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The UK Supreme Court decided McDonald v Royal Borough of Kensington and Chelsea  UKSC 33 - see Judgment and Press Release. The case concerned
a stroke victim and her care needs at home. It was a 4:1 majority decision in favour of Kensington and Chelsea with Lady Hale being the dissenter. As the Head of Legal Blog says - "Not only is this an emotive issue – the judgment is fascinating because of the harsh criticism aimed by some of the majority Justices against their dissenting member, Lady Hale."
On Tuesday 5th July, The Times published a report prepared for the newspaper by Martin Narey (a former Chief Executive of Barnardo's) - The Narey Report on Adoption: Our blueprint for Britain's lost children." The report challenges a lot of the "received wisdom" which pervades this area of practice - e.g. the view that, at almost any cost, the relationship between birth mother and child must be maintained or the opinion, adopted by some practitioners, that there is a need to balance the interests of the child with those of its parents. Such a "balancing exercise" is not actually the position taken by the Children Act 1989 s.1 which states that the welfare of the child is the court's paramount consideration when considering any question concerning the upbringing of a child. Narey goes further and points out that many practitioners, managers and politicians, as well as parts of the media, have strongly held views about the negative consequences of a decision to take a child into care: best summarised as a belief that however bad things are at home, local authority care makes things worse. It is highly likely that we will hear much more of this given that Mr Narey has been appointed as Ministerial Adviser on Adoption.
Two notable judicial speeches are reported. First, Lord Hope at the WG Hart Legal Workshop on 28th June - "Sovereignty in Question: A View from the bench" and, secondly, Lord Judge LCJ at the Police Foundation's John Harris Memorial Lecture - "Summary Justice In and Out of Court" in which Lord Judge considered the extensive use of "out of court disposals" used for a considerable amount of offending.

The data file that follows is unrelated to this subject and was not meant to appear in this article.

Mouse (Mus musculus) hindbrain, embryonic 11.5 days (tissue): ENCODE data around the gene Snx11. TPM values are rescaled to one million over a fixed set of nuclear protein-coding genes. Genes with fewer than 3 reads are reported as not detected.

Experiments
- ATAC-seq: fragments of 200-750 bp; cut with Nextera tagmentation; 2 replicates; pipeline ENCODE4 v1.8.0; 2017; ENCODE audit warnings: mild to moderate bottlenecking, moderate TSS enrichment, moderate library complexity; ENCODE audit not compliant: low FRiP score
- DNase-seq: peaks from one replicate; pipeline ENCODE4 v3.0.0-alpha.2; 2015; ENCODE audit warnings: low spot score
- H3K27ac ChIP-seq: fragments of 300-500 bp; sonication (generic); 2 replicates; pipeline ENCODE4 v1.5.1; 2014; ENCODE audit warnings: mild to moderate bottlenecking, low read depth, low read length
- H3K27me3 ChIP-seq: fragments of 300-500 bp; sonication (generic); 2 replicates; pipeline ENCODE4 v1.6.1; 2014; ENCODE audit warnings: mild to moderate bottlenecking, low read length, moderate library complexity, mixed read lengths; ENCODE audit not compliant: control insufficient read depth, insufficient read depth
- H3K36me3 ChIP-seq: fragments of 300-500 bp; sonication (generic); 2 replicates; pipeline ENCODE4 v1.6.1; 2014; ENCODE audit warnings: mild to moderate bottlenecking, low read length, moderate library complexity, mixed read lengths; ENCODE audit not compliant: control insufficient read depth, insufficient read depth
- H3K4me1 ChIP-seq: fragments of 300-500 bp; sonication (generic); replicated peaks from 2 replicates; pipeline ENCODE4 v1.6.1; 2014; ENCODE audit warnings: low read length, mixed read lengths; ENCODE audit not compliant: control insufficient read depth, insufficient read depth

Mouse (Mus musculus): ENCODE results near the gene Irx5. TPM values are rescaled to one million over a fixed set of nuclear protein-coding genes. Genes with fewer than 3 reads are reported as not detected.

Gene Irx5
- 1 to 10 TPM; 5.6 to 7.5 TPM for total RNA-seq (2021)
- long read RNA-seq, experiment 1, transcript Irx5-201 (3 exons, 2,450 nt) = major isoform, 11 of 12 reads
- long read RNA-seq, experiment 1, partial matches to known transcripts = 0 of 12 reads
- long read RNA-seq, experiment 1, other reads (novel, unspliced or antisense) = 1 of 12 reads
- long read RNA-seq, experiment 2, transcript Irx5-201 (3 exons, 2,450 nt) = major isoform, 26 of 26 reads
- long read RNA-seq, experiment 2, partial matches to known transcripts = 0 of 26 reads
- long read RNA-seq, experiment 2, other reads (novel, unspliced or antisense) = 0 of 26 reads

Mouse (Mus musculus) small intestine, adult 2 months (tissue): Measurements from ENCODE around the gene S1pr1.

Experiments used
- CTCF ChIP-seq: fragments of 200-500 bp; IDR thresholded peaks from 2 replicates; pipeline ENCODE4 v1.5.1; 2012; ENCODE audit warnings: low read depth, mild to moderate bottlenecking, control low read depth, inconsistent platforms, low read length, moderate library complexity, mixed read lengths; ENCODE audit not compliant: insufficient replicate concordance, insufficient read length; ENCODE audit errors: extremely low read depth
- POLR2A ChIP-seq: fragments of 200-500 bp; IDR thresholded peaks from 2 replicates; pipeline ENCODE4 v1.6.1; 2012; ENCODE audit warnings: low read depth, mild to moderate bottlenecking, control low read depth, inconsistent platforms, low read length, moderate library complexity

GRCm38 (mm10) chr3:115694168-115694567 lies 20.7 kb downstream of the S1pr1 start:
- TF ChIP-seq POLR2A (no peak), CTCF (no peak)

The House of Lords Constitution Committee continues to look at the Judicial Appointments process. It is reported that Parliament could scrutinise judicial appointments. Comments continue to the effect that the judiciary is insufficiently diverse (too white, too male) or that it is "elitist" (e.g. far too many Oxbridge graduates etc) - see One Page News. This is likely to become a very big issue with the inherent danger that judicial standards might be reduced. The prime requirement should be to get the best possible judges - people with absolute integrity as well as legal ability and knowledge.
In an article - "What's wrong with elitism?" - on Lawyer Watch, Professor Richard Moorhouse of Cardiff University argues that the legal professions (rightly) seek excellence, but they create indicators of excellence based on achievement rather than ability. It’s an understandable approach but it is a flawed one.
Of course, one wonders whether the escalating costs of going through University, qualifying in the law and building a career are likely to be so prohibitive in the future that a vast swathe of potential legal talent will never see light of day. Costs might already be operating as a deterrent to many and CharonQC has noted that take up for the Legal Practice Course (LPC) offered by some providers has already fallen - "The battle for law students begins: not surprisingly."
As legal aid is cut, are we now seeing the courts becoming almost entirely accessible only to very rich claimants whilst, at the same time, the lawyers practising in those courts will, in the future, be coming only from the richest families?
When a judge is appointed, it does not necessarily follow that the appointee's expertise, acquired over many years of legal practice, is utilised as well as it might. The Law Society Gazette 7th July published "Choosing the right judges" gives the example of Recorders. These appointments are the first rung for some on the judicial ladder and they are frequently selected from the ranks of civil and commercial lawyers but are then expected to try criminal cases in the Crown Court with only minimal training. Similarly, life-long criminal or family lawyers promoted to the Court of Appeal are expected to get to grips with civil and commercial cases way outside their comfort zones.
..... and, finally, if you have still not had enough there is always THE BUNDLE published by The Guardian.